Annie was nearly two blocks away from her house when they started to announce the first numbers. Annie listened closely to the radio with anticipation. “AAAAAND HERE WEEEE GO FOLKS!” Annie vividly pictured the cage rolling with the marked balls inside. “Annnd the first number is… fifteen!” Annie was not amused with such miniscule odds of even getting one number right and continued walking as if nothing had happened. “And now the second one folks… It Is… Twenty!” Annie’s heart beat grew faster now as she walked faster to her house, to her kids. “Now now folks were not done yet oh no, we’ve still got two more so listen up… It is… Twenty-two, folks!” Annie started to jog, she could see the street light in front her house as she rounded the corner. “Last one folks! And here it goes!” Annie could feel it coming the climactic moment when he said thirteen. Just say it! For god’s sake just say thirteen! Thirteen!

Annie’s heart beat faster than ever. “Annnd… Thirteen! We have our numbers folks, forty-five million dollars goes to the very lucky person with the numbers fifteen, twenty, twenty-two and thirteen” Oh, my savior you came, you came! You answered me, my all kind savior! Annie dropped the radio and her groceries and broke into a full sprint. She went to the flickering street light when her heart gave way. Cardiac arrest consumed her as she collapsed under the street light. The winning ticket that was clutched tightly in her palm now fell to the pavement. Under the orange flickering light Annie Jones lie, and the man with the grey pinstriped suit stood over her, the man’s fedora casted an eerie shadow over his face, as always. The man kneeled down and pressed his bare palm on Annie’s lifeless back. For a moment nothing happened. Then the ground started to lightly shake and as the man lifted his palm a bright blue orb of light followed. He takes. He then placed the orb in his inner breast pocket. The street light flickered above them and the man disappeared into the dead of night. As for the winning ticket, the light breeze that always accompanied that lonely street carried it away for a very lucky person to stumble upon it. He gives.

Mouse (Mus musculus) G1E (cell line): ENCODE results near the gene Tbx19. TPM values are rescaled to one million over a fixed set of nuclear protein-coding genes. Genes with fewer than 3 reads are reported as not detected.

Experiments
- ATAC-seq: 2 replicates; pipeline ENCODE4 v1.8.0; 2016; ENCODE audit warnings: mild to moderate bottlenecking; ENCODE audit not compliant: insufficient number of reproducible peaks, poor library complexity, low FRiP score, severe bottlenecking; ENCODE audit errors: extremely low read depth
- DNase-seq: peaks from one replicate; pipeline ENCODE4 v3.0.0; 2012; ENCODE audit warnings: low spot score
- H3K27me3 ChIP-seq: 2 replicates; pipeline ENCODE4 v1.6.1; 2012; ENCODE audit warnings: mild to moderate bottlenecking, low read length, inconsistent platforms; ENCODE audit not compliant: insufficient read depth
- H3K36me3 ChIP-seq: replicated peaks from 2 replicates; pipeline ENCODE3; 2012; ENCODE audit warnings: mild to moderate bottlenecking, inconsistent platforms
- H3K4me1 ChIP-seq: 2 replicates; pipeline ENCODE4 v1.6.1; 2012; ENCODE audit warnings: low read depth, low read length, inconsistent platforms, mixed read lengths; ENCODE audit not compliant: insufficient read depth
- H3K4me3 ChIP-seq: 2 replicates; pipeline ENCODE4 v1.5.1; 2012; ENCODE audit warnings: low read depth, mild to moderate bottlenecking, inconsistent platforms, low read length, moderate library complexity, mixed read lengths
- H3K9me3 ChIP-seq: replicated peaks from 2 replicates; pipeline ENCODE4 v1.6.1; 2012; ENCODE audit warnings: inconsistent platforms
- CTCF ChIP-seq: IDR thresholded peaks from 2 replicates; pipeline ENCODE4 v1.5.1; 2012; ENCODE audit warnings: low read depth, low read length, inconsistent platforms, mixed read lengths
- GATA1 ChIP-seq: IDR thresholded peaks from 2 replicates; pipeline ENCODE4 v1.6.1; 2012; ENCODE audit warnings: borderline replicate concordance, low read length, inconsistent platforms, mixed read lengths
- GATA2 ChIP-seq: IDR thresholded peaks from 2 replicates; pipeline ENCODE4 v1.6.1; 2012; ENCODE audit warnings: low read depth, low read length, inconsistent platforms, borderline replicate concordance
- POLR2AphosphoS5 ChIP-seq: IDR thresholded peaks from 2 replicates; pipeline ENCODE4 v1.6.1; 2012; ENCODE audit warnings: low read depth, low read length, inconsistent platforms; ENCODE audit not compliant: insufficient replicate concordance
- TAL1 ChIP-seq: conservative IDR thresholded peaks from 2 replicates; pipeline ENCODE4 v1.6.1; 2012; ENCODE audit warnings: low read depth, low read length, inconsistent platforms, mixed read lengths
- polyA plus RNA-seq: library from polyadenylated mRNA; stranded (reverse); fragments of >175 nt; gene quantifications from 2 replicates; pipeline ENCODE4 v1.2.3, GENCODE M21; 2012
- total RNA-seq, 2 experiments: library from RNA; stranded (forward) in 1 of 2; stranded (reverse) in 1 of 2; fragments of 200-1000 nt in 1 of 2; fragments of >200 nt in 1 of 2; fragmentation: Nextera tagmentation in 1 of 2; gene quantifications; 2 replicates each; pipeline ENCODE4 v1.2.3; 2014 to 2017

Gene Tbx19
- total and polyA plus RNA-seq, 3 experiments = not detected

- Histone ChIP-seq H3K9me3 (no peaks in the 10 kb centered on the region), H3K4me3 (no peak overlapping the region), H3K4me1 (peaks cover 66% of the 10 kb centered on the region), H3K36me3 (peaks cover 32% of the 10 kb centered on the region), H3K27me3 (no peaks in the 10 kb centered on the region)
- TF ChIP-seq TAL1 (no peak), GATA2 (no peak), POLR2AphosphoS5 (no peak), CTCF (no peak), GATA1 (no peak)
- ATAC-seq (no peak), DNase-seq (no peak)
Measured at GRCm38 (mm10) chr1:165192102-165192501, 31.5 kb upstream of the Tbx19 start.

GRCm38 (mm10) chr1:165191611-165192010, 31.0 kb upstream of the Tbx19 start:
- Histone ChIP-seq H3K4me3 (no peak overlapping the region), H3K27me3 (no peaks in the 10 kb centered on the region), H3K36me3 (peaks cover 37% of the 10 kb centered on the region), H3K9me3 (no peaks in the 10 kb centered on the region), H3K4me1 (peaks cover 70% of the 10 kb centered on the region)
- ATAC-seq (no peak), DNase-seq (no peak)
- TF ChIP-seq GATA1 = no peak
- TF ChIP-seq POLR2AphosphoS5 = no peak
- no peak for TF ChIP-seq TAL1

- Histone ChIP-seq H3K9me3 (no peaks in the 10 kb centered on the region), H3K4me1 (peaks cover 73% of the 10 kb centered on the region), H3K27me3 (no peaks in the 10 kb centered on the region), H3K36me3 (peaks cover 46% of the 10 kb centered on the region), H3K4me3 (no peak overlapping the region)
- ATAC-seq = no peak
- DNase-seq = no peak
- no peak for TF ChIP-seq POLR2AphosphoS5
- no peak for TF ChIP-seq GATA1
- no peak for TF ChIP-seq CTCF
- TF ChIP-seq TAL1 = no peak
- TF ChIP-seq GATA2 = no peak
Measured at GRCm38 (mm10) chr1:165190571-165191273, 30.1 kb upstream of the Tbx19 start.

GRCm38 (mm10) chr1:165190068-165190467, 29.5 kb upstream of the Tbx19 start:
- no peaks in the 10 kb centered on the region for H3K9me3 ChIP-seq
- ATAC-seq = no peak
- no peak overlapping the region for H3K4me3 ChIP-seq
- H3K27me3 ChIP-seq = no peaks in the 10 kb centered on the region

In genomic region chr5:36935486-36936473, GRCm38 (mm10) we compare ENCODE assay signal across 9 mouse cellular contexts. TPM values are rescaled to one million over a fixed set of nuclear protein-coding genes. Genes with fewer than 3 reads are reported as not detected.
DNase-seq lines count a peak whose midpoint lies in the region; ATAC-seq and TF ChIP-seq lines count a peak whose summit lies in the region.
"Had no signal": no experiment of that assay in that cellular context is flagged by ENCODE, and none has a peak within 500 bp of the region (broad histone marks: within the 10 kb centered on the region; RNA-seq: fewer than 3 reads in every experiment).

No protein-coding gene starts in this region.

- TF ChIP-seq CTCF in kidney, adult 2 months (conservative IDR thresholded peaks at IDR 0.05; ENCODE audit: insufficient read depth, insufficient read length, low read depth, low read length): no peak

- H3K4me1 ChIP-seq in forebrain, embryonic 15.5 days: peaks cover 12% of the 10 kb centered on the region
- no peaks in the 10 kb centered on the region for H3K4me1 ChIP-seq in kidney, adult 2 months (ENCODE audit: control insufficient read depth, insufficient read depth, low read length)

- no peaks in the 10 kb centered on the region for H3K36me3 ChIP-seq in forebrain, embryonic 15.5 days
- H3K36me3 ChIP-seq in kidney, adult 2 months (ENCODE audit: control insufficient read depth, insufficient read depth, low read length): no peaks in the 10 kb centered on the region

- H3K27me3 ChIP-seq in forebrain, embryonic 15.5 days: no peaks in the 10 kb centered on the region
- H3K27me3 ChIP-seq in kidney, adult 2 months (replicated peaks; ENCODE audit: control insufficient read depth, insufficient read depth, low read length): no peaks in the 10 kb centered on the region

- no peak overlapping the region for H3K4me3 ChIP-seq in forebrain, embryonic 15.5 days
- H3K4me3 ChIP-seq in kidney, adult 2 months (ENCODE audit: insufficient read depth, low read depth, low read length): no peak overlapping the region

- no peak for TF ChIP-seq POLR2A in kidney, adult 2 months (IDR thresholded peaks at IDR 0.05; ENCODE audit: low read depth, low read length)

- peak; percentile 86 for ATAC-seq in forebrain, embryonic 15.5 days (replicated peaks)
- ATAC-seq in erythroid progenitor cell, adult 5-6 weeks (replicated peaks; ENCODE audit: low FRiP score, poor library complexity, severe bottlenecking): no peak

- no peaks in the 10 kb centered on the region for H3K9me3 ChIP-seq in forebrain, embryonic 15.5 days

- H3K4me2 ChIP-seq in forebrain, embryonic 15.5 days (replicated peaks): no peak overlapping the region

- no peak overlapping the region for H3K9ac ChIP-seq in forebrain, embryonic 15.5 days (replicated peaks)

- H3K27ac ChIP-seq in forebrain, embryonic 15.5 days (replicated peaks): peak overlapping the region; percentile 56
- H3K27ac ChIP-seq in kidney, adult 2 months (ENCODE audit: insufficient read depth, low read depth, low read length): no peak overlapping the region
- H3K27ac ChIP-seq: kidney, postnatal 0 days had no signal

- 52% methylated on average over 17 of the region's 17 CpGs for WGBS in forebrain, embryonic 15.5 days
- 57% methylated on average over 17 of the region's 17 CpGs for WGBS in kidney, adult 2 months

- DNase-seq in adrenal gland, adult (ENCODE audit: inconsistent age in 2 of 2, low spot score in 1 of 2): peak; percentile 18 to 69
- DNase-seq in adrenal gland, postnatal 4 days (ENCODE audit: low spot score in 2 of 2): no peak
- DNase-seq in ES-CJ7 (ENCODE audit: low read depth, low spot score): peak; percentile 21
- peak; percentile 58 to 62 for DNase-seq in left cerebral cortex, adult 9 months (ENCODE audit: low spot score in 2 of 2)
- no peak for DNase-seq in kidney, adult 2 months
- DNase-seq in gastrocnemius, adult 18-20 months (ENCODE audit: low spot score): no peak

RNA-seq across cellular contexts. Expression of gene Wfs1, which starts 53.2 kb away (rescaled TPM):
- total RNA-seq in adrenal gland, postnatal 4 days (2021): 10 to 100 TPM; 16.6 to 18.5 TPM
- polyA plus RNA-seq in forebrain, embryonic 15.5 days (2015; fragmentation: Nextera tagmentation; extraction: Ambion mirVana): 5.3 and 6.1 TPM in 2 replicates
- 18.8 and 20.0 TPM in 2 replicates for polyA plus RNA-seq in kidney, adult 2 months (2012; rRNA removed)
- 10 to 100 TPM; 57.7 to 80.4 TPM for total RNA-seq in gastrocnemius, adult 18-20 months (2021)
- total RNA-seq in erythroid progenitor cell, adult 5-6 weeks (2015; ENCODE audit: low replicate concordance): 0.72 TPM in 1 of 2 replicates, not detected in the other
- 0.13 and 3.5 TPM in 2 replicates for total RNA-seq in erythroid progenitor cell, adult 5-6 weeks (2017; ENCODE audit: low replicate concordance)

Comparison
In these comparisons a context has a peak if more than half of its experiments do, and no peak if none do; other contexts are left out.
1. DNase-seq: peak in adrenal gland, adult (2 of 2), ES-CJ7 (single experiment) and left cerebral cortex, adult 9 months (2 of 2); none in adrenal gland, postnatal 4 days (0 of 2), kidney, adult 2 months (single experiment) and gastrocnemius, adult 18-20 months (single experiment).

Similar Articles


This article has 0 comments.


MacMillan Books

Aspiring Writer? Take Our Online Course!